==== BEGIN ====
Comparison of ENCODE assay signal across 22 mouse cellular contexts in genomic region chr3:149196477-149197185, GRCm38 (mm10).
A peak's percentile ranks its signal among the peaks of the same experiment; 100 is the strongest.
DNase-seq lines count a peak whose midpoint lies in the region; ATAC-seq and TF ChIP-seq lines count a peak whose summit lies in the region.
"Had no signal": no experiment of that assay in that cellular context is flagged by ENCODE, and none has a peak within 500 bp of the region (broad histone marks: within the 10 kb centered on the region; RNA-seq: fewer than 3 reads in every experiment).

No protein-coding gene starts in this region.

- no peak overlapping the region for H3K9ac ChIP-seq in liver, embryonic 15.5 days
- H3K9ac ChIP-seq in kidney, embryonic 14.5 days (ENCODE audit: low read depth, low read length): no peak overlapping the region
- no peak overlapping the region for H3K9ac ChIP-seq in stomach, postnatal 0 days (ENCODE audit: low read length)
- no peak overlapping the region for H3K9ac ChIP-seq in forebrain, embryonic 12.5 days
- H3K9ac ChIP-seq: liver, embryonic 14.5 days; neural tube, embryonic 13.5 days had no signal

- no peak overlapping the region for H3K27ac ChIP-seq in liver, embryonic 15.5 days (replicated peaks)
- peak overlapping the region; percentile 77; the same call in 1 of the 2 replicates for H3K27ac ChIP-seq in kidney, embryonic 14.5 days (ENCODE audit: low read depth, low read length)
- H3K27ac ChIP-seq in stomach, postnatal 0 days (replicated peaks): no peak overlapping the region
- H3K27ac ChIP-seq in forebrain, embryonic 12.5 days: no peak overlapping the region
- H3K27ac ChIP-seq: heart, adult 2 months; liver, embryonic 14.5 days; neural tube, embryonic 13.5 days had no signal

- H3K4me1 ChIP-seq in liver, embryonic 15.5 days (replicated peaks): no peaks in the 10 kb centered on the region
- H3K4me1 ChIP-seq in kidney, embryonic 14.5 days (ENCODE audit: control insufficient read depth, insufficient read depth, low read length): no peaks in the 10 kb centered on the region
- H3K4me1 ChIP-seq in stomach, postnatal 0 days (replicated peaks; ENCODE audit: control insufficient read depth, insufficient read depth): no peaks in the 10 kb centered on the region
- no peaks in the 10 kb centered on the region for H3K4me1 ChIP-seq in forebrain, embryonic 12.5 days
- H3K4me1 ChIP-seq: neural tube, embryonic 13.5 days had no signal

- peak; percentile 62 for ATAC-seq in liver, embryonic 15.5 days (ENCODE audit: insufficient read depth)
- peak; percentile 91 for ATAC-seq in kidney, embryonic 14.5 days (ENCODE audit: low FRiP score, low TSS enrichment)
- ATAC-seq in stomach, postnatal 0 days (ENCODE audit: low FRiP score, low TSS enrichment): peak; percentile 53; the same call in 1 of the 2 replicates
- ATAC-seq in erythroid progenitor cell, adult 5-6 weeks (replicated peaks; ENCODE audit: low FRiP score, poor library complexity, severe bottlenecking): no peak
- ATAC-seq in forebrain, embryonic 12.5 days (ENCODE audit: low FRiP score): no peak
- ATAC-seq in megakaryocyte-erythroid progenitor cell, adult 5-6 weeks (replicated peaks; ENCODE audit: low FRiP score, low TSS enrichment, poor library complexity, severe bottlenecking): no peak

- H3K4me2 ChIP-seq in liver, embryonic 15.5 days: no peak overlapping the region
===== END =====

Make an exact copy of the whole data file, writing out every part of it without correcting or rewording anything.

Comparison of ENCODE assay signal across 22 mouse cellular contexts in genomic region chr3:149196477-149197185, GRCm38 (mm10).
A peak's percentile ranks its signal among the peaks of the same experiment; 100 is the strongest.
DNase-seq lines count a peak whose midpoint lies in the region; ATAC-seq and TF ChIP-seq lines count a peak whose summit lies in the region.
"Had no signal": no experiment of that assay in that cellular context is flagged by ENCODE, and none has a peak within 500 bp of the region (broad histone marks: within the 10 kb centered on the region; RNA-seq: fewer than 3 reads in every experiment).

No protein-coding gene starts in this region.

- no peak overlapping the region for H3K9ac ChIP-seq in liver, embryonic 15.5 days
- H3K9ac ChIP-seq in kidney, embryonic 14.5 days (ENCODE audit: low read depth, low read length): no peak overlapping the region
- no peak overlapping the region for H3K9ac ChIP-seq in stomach, postnatal 0 days (ENCODE audit: low read length)
- no peak overlapping the region for H3K9ac ChIP-seq in forebrain, embryonic 12.5 days
- H3K9ac ChIP-seq: liver, embryonic 14.5 days; neural tube, embryonic 13.5 days had no signal

- no peak overlapping the region for H3K27ac ChIP-seq in liver, embryonic 15.5 days (replicated peaks)
- peak overlapping the region; percentile 77; the same call in 1 of the 2 replicates for H3K27ac ChIP-seq in kidney, embryonic 14.5 days (ENCODE audit: low read depth, low read length)
- H3K27ac ChIP-seq in stomach, postnatal 0 days (replicated peaks): no peak overlapping the region
- H3K27ac ChIP-seq in forebrain, embryonic 12.5 days: no peak overlapping the region
- H3K27ac ChIP-seq: heart, adult 2 months; liver, embryonic 14.5 days; neural tube, embryonic 13.5 days had no signal

- H3K4me1 ChIP-seq in liver, embryonic 15.5 days (replicated peaks): no peaks in the 10 kb centered on the region
- H3K4me1 ChIP-seq in kidney, embryonic 14.5 days (ENCODE audit: control insufficient read depth, insufficient read depth, low read length): no peaks in the 10 kb centered on the region
- H3K4me1 ChIP-seq in stomach, postnatal 0 days (replicated peaks; ENCODE audit: control insufficient read depth, insufficient read depth): no peaks in the 10 kb centered on the region
- no peaks in the 10 kb centered on the region for H3K4me1 ChIP-seq in forebrain, embryonic 12.5 days
- H3K4me1 ChIP-seq: neural tube, embryonic 13.5 days had no signal

- peak; percentile 62 for ATAC-seq in liver, embryonic 15.5 days (ENCODE audit: insufficient read depth)
- peak; percentile 91 for ATAC-seq in kidney, embryonic 14.5 days (ENCODE audit: low FRiP score, low TSS enrichment)
- ATAC-seq in stomach, postnatal 0 days (ENCODE audit: low FRiP score, low TSS enrichment): peak; percentile 53; the same call in 1 of the 2 replicates
- ATAC-seq in erythroid progenitor cell, adult 5-6 weeks (replicated peaks; ENCODE audit: low FRiP score, poor library complexity, severe bottlenecking): no peak
- ATAC-seq in forebrain, embryonic 12.5 days (ENCODE audit: low FRiP score): no peak
- ATAC-seq in megakaryocyte-erythroid progenitor cell, adult 5-6 weeks (replicated peaks; ENCODE audit: low FRiP score, low TSS enrichment, poor library complexity, severe bottlenecking): no peak

- H3K4me2 ChIP-seq in liver, embryonic 15.5 days: no peak overlapping the region